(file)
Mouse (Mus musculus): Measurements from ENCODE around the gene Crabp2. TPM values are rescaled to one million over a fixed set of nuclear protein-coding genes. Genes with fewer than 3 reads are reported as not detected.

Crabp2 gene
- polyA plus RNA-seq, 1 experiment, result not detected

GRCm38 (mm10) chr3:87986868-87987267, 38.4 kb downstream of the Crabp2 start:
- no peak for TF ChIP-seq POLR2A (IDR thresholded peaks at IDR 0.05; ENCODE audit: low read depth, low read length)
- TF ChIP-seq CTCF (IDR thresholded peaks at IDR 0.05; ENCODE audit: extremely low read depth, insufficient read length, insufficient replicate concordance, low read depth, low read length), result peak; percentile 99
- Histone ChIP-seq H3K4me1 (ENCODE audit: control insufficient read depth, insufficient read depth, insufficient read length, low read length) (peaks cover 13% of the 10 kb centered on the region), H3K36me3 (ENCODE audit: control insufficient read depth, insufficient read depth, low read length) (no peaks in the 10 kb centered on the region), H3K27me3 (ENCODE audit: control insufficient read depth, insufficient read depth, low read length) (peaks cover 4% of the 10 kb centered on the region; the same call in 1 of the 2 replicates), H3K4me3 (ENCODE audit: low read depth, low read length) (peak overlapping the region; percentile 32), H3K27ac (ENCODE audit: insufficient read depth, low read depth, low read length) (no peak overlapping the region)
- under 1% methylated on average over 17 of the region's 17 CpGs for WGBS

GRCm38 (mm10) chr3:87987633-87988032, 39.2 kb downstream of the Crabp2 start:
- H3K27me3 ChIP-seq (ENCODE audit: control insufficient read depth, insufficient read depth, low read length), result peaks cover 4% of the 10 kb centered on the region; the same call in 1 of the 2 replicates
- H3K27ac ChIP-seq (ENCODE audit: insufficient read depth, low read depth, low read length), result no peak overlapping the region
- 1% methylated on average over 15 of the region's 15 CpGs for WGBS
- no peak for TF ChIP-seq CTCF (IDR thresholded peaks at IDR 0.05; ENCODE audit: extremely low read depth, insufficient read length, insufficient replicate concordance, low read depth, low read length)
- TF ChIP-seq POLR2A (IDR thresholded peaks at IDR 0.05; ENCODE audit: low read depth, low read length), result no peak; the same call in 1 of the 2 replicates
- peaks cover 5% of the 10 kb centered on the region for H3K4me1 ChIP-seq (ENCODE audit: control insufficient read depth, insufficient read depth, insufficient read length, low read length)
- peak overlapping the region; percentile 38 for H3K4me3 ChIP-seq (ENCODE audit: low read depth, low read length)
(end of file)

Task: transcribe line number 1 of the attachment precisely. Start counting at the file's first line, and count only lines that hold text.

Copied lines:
Mouse (Mus musculus): Measurements from ENCODE around the gene Crabp2. TPM values are rescaled to one million over a fixed set of nuclear protein-coding genes. Genes with fewer than 3 reads are reported as not detected.